I’ve always been shy if I’m out of my element. Put me in a room full of my friends, I’ll talk your ear off and crack jokes at a mile a minute. Put in me a room full of strangers and I’m more likely to be cowering in the corner hoping that no one talks to me. It’s a wonder that I have friends at all;). I’ve worked hard over the years to stiffen my fear of rejection and new situations, but make no mistake, it’s been hard work.
When I got my first real job working as a news photographer I could hardly believe it. This was my DREAM job and here I was living it out! I was still in college at the time and felt incredibly inadequate working at a Pulitzer Prize winning paper! My co-workers were talented, experienced and good at what they did. How could I possibly do well, let alone compete, in such a competitive and talented field?
My first assignment at the paper was to photograph the damage of a massive river flood. I brought my images back to my mentor/employer and I thought I might die. I did NOT want her to look at those images. Surely she would fire me on the spot I thought. But instead, she told me what worked, what didn’t and then told me to go out again. Shoot more. In other words, go find my voice.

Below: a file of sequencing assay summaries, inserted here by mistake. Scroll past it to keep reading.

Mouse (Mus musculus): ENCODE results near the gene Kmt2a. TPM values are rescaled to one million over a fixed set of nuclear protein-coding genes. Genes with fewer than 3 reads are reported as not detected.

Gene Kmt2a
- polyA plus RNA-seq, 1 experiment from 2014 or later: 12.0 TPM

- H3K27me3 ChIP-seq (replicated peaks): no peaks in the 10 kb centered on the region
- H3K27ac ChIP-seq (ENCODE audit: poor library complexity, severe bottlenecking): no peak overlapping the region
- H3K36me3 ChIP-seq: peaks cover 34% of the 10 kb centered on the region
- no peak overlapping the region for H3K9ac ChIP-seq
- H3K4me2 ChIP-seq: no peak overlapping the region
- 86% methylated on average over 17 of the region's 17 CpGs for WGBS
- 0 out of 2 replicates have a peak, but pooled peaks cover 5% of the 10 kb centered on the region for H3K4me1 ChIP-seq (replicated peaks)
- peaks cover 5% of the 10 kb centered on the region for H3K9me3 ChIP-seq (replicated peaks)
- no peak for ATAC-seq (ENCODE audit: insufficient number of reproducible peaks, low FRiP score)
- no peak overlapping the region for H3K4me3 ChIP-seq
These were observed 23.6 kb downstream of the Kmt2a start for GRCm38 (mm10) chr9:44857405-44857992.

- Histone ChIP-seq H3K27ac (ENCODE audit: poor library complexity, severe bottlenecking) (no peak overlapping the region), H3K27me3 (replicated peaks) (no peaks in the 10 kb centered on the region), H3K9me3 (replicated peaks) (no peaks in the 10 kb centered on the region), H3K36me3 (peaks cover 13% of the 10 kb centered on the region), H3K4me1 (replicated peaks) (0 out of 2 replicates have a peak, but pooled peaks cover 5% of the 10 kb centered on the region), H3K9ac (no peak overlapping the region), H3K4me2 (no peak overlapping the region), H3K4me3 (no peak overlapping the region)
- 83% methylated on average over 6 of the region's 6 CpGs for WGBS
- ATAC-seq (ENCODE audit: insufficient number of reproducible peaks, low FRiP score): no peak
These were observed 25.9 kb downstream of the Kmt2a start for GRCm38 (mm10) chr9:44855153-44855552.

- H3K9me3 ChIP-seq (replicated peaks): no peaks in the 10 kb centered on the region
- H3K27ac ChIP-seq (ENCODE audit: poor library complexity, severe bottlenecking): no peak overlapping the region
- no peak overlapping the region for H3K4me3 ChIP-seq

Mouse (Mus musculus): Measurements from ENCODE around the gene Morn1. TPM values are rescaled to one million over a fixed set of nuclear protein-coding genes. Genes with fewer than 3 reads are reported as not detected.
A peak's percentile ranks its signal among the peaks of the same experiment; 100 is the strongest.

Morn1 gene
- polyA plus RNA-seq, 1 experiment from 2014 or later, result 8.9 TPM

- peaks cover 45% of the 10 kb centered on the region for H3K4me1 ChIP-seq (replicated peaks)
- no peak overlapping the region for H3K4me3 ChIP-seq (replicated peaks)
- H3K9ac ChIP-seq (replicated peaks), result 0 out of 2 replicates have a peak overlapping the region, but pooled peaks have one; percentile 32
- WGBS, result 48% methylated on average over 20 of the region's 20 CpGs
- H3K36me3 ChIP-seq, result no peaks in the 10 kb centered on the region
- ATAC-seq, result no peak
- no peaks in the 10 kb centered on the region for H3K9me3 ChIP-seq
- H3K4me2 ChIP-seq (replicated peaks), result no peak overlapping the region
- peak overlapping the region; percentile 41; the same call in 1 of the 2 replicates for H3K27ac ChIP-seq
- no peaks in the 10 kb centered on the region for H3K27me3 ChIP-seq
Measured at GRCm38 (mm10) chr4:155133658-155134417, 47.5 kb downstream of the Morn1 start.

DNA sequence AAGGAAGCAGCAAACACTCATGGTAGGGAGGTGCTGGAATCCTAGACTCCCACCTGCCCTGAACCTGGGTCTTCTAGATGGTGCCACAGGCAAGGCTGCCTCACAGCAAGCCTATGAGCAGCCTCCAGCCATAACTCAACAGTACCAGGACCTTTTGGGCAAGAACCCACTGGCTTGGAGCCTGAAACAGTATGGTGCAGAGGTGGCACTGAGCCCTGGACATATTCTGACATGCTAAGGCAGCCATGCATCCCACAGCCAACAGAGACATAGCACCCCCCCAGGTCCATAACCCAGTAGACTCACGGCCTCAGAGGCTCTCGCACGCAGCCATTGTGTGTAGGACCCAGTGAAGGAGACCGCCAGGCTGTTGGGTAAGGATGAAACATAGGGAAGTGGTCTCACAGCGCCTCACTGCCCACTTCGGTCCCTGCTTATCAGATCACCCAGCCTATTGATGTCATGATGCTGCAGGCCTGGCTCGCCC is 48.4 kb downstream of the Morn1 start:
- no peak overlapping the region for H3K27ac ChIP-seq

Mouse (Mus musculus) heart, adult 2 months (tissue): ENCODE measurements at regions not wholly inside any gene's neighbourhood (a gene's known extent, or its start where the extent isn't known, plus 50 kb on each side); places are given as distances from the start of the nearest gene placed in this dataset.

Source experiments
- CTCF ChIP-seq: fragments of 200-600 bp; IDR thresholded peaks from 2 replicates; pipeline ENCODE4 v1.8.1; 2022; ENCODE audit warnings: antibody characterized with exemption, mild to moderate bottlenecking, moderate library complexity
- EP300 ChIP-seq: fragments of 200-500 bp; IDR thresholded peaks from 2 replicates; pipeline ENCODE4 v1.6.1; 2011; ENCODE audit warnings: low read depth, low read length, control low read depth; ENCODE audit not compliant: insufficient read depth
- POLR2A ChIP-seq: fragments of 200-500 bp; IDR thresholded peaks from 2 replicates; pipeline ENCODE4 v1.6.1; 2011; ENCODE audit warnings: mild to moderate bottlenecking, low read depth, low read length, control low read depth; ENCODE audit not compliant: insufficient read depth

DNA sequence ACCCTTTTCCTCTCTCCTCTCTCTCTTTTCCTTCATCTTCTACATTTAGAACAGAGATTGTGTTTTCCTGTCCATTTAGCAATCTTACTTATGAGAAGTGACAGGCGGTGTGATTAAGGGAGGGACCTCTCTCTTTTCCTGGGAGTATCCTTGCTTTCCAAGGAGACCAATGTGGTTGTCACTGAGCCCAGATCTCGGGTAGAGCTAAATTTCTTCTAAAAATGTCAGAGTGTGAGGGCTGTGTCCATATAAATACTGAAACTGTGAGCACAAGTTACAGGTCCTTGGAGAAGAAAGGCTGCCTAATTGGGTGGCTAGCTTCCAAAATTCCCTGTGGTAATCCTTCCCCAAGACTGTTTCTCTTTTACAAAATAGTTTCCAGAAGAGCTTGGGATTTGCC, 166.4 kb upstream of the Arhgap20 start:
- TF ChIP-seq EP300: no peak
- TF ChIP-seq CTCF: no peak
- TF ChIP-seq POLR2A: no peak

Despite my insecurity, my editor saw something in me. A shy, inexperienced photographer who lacked confidence in herself but who had a passion and desire to grow. Slowly but surely, I worked hard. I challenged myself and I began to find my voice. I began to find confidence. Four years after my editor first hired me, she pulled me aside.
“I remember when you first came to us. You were this shy quiet girl. And now here you are, winning awards, going after stories, confident.”
I’ll never forget that conversation. Because she was right. Being a news photographer gave me a confidence in myself that I had never experienced before. I had to talk to be people, I had to be forward. I had to encounter awkward and difficult situations. And the more I had to do that, the more sure I became of myself and of my work.
When I decided that I wanted to be a wedding photographer, that all changed. Once again I felt like a fish out of water. Here I was drowning in a sea of photographers. Photographers who were all talented, experienced, and good at what they did. How could I possibly do well, let alone compete in such a competitive and talented field?
And if I’m being totally honest, there are times that I can still feel this way. Five years later, what I’ve realized is that finding your voice doesn’t happen overnight. It’s a gut wrenching, raw and honest process. There is beauty in the journey and lessons to be learned along the way. While I am more sure of who I am and what my purpose as a photographer is, I am still learning and growing. There is still much to be discovered.
If you find yourself struggling to find your voice, don't give up. Take the risks, stretch yourself, learn something new. You may just look back five years from now and be amazed at how far you've come;)!
Repost from here.
Image by Shyla.